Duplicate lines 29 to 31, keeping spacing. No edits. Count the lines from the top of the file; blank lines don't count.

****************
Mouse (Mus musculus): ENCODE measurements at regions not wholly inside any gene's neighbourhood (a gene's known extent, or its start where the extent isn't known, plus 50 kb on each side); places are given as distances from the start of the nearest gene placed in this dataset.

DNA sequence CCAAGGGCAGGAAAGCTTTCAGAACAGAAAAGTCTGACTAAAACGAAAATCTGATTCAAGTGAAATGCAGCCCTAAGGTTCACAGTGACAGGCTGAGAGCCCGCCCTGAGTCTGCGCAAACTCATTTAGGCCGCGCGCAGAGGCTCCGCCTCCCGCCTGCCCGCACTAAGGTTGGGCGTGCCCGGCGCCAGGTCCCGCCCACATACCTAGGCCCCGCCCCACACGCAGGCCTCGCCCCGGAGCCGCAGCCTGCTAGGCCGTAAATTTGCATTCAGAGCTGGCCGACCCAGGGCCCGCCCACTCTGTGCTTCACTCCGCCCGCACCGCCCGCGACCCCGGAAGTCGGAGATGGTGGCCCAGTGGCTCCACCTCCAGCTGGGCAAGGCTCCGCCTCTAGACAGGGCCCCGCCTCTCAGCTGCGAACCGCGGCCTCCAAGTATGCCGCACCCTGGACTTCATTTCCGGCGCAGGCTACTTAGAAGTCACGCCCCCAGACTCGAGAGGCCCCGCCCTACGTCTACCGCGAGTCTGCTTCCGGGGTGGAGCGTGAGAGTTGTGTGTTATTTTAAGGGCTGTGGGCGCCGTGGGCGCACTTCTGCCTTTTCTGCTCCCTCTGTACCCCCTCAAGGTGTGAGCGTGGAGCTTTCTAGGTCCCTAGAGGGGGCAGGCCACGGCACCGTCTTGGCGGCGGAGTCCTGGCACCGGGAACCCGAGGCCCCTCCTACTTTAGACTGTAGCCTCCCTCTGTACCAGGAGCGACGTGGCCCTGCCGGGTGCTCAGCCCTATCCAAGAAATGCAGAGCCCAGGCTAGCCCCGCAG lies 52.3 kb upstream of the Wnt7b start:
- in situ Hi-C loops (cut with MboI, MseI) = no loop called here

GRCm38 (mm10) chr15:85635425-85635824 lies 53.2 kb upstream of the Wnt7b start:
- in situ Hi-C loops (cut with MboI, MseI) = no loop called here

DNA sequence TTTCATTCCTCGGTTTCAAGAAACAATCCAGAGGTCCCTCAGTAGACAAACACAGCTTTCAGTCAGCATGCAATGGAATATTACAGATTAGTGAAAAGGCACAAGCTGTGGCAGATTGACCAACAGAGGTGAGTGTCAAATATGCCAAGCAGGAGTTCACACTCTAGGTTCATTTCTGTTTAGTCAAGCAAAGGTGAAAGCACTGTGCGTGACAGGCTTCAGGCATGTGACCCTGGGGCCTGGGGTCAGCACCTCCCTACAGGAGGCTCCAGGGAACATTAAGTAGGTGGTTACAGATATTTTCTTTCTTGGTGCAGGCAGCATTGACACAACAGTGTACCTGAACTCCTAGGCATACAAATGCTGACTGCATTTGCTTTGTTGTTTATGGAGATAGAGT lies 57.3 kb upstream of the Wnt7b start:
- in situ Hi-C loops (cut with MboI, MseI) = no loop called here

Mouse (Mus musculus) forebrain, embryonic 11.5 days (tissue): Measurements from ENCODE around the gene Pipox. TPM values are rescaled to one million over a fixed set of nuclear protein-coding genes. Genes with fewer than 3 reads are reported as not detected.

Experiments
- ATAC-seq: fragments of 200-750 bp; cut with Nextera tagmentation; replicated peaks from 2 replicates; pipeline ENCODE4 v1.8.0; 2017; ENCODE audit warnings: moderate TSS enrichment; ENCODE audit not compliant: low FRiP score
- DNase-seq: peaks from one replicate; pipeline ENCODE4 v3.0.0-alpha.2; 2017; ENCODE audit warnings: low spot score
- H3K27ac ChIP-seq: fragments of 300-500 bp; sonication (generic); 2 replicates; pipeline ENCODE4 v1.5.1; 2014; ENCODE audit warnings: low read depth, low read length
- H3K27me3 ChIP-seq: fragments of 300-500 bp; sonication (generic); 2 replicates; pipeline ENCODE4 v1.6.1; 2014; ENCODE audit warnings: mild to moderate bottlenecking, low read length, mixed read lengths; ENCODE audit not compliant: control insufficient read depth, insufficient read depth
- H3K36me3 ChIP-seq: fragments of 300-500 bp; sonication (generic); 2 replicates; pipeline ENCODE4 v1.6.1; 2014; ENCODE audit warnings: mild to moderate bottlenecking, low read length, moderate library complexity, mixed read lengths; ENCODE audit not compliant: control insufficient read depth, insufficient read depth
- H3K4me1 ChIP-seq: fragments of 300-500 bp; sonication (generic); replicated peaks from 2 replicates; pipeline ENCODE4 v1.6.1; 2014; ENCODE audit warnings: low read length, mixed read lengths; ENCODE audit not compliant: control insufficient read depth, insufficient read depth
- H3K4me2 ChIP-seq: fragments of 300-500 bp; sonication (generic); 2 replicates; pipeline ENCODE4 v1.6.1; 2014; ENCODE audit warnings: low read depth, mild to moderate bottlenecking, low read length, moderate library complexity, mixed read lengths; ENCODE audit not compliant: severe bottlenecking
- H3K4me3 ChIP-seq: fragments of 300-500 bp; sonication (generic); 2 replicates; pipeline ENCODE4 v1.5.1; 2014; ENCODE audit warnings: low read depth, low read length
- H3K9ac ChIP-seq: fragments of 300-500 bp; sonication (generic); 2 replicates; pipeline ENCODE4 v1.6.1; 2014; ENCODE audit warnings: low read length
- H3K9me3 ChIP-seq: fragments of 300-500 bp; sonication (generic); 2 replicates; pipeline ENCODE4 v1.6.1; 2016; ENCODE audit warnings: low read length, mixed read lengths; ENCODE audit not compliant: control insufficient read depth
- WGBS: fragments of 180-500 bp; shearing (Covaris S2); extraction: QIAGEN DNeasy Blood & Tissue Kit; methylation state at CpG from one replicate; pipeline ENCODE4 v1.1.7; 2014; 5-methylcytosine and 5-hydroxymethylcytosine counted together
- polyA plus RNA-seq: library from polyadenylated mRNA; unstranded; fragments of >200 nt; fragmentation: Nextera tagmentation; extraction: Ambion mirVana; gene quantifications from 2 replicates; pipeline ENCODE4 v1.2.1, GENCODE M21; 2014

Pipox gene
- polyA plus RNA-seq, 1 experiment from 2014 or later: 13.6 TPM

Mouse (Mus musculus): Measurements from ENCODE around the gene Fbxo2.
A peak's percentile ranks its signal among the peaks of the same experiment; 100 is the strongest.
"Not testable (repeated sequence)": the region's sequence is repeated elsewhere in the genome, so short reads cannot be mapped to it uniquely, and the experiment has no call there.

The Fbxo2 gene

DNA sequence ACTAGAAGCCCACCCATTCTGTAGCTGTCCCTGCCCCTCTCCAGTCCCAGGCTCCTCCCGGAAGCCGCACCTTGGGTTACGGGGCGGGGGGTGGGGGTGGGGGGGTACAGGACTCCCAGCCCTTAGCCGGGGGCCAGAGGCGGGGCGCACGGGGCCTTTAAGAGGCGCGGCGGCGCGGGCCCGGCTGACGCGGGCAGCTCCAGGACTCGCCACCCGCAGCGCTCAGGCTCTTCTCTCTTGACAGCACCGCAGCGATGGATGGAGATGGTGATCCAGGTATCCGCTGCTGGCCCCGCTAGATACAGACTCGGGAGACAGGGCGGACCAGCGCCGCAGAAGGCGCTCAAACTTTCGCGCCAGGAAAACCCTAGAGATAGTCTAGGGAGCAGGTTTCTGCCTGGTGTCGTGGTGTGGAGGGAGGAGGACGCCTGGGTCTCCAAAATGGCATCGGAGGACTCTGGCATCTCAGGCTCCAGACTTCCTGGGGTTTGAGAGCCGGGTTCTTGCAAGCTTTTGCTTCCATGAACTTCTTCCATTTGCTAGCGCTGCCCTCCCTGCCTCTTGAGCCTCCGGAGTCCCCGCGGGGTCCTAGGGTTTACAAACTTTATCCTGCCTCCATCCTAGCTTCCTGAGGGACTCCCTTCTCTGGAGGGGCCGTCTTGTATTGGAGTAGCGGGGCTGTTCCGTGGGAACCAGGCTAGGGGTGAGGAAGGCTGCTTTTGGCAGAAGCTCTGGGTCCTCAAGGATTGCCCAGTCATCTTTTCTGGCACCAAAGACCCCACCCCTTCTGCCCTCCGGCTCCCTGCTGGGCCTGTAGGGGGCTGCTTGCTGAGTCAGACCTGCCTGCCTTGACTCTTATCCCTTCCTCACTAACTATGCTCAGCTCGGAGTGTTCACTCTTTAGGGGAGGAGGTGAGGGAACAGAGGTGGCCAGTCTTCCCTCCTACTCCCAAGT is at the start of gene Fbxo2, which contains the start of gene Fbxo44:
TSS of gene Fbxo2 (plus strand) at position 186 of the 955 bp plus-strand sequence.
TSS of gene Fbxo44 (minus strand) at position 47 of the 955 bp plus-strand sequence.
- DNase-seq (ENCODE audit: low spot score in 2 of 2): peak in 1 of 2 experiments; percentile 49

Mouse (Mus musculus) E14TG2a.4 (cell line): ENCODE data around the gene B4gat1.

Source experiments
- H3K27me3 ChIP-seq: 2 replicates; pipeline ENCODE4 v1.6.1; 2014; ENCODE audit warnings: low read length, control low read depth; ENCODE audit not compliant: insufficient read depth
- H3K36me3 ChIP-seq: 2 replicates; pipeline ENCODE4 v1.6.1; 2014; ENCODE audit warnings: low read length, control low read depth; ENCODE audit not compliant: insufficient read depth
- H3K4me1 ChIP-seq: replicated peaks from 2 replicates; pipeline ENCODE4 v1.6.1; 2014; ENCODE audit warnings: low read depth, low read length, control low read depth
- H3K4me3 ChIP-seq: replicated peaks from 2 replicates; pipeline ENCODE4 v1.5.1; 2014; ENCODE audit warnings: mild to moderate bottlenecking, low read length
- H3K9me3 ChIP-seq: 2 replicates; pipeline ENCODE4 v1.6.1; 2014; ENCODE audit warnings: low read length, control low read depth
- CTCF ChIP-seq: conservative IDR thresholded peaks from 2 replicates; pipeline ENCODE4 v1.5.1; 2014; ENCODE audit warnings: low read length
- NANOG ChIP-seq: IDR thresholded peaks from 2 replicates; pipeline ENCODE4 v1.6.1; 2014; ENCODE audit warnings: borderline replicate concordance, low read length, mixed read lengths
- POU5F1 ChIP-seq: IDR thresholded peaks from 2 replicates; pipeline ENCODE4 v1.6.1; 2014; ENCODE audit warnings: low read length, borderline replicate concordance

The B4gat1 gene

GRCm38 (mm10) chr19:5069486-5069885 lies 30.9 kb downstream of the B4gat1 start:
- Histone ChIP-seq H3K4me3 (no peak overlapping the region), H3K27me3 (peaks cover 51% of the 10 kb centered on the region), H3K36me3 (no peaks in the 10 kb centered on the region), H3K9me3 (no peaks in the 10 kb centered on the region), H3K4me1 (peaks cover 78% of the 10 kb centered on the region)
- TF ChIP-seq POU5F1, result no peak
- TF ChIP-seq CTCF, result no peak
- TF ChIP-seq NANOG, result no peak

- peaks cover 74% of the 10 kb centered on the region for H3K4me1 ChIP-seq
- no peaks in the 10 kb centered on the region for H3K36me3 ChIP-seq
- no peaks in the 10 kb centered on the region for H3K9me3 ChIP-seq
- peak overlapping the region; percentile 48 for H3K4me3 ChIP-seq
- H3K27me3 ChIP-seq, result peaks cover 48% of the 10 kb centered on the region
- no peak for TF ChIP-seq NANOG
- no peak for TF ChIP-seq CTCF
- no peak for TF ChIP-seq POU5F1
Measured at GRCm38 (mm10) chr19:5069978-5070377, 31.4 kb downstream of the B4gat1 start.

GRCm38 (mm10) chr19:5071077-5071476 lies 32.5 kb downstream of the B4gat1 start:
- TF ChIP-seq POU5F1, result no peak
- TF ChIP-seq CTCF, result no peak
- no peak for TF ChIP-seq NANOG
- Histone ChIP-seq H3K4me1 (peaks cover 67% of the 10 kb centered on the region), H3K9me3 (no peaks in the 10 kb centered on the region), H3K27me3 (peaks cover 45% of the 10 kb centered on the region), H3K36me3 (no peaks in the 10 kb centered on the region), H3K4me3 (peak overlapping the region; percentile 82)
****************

TSS of gene Fbxo2 (plus strand) at position 186 of the 955 bp plus-strand sequence.
TSS of gene Fbxo44 (minus strand) at position 47 of the 955 bp plus-strand sequence.
- DNase-seq (ENCODE audit: low spot score in 2 of 2): peak in 1 of 2 experiments; percentile 49